Following phagocytosis of certain streptococci human neutrophils undergo a rapid disintegration: the leukotoxic reaction. Monocytes and eosinophils are similarly injured, as are polymorphonuclear cells of rabbit and guinea pig blood.

The leukotoxic injury is not produced by culture filtrates of leukotoxic cocci nor does it follow phagocytosis of heat-killed cocci. The leukotoxic effect does not appear to be due to action of any presently known streptococcal product.

The distribution of leukotoxicity among streptococci is not random, for it was found in all strains tested of certain types of group A (6, 12), and was absent from almost all strains of other types (5, 14, 30). Still other types (3, 4) had both leukotoxic and non-leukotoxic representatives. The injury was also produced by some group C and G strains.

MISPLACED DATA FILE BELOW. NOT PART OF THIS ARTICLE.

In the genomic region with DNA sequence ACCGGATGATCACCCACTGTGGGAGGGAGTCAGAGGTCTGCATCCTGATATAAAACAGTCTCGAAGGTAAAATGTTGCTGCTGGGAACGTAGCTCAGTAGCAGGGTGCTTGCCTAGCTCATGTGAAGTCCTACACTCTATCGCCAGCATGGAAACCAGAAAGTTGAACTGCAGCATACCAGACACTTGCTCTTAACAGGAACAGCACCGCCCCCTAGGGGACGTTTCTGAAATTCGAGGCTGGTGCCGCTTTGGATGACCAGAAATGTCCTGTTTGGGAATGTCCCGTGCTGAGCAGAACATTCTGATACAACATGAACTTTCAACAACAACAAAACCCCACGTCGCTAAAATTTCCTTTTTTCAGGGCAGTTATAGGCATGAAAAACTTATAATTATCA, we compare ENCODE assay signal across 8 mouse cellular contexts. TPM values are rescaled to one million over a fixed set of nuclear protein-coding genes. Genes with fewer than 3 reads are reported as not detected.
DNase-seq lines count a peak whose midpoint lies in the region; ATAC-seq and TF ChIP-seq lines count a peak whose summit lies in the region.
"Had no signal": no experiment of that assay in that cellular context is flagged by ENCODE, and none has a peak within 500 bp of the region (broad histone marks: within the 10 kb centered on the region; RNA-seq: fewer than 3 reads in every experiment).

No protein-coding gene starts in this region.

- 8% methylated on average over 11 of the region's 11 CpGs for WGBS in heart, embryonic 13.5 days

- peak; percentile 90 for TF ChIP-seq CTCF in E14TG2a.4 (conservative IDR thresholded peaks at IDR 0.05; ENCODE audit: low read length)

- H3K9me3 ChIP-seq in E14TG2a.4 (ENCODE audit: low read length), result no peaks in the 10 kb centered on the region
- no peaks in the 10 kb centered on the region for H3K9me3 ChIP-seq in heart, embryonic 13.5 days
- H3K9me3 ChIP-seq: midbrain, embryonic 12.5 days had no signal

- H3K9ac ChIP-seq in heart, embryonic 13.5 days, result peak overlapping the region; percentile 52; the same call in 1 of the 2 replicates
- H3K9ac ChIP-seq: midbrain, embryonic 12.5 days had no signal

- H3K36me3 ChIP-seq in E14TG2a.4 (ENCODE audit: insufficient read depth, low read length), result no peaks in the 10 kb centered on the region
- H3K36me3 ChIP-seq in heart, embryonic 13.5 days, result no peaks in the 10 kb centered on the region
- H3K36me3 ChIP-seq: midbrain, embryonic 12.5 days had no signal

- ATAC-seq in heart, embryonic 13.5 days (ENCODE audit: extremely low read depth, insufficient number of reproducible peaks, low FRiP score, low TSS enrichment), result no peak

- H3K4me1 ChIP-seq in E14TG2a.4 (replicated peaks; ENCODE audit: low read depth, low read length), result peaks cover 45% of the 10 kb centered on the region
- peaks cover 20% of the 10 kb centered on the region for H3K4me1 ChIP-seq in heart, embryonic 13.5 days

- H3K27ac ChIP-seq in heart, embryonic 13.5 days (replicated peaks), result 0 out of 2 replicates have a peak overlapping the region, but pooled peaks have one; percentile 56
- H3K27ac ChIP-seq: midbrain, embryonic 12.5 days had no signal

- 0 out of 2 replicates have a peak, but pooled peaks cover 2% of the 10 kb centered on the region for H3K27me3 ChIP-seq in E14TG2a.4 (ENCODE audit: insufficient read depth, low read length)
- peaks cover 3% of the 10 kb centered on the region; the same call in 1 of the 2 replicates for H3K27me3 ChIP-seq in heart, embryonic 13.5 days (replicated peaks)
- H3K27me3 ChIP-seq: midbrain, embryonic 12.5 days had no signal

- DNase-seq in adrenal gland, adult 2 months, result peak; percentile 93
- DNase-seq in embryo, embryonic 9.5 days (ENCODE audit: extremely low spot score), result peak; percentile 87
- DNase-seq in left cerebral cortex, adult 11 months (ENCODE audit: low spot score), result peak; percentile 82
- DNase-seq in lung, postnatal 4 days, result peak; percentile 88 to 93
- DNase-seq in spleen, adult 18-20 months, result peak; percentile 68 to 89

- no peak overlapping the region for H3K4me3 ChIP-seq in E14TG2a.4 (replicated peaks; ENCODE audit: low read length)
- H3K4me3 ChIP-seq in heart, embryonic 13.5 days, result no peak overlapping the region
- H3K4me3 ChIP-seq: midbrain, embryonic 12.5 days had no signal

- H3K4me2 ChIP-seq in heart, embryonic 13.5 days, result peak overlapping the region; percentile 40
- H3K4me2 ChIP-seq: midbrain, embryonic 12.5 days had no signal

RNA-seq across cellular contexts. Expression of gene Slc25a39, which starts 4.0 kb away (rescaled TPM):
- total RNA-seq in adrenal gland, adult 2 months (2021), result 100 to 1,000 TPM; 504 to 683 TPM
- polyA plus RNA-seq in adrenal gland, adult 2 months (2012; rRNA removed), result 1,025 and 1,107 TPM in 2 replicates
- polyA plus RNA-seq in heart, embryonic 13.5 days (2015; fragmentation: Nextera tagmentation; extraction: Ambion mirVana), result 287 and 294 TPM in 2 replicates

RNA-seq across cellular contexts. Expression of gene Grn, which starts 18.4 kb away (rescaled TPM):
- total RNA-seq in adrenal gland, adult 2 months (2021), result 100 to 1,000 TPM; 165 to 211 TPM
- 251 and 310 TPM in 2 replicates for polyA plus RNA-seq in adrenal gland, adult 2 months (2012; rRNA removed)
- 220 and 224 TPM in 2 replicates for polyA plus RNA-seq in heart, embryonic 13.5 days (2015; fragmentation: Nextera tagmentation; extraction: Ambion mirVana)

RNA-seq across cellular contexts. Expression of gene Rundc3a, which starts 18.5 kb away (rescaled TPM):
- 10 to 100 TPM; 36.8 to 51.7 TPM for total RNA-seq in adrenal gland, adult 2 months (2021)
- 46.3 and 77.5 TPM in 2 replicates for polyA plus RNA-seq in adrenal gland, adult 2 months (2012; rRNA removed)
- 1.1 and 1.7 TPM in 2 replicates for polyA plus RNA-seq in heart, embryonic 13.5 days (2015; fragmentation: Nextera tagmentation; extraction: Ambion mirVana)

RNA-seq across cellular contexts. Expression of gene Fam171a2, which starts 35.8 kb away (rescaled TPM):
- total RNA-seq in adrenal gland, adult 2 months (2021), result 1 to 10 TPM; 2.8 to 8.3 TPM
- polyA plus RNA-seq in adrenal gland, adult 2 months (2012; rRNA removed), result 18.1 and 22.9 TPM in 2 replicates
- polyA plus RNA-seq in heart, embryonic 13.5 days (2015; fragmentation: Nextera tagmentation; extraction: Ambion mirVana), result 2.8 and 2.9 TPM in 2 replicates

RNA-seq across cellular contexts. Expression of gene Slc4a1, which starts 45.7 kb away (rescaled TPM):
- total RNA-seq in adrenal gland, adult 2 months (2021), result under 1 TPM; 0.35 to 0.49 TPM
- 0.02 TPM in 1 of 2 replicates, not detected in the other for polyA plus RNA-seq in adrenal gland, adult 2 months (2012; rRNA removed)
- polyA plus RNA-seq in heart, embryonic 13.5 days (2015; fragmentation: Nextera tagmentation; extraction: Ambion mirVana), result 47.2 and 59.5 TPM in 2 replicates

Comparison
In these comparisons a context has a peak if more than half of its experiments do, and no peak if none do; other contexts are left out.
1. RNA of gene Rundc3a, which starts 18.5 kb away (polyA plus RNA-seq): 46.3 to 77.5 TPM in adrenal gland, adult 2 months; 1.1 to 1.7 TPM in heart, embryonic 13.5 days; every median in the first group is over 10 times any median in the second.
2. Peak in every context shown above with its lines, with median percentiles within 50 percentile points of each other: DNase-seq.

Often the streptococci that cause leukocyte death remain alive and proliferate in the cellular debris, but sometimes they are injured by the phagocyte before the latter disintegrates and are unable to proliferate on the slides. The capacity of a strain of streptococcus to injure leukocytes does not necessarily confer virulence on it. This is thought to be because a chain of streptococci, having survived its sojourn in a leukocyte it has killed, is still susceptible to phagocytosis by a fresh leukocyte, and serial phagocytoses may continue until the chain has been exposed sufficiently to the unfavorable intracellular environment to be, itself, killed.

Whether leukotoxicity plays a role in naturally occurring streptococcal disease is unknown. The high incidence of leukotoxicity in Type 12 strains suggested that it might be involved in acute hemorrhagic nephritis, but if so there must be other factors since leukotoxic strains are present in types and groups not now known to be associated with nephritis.

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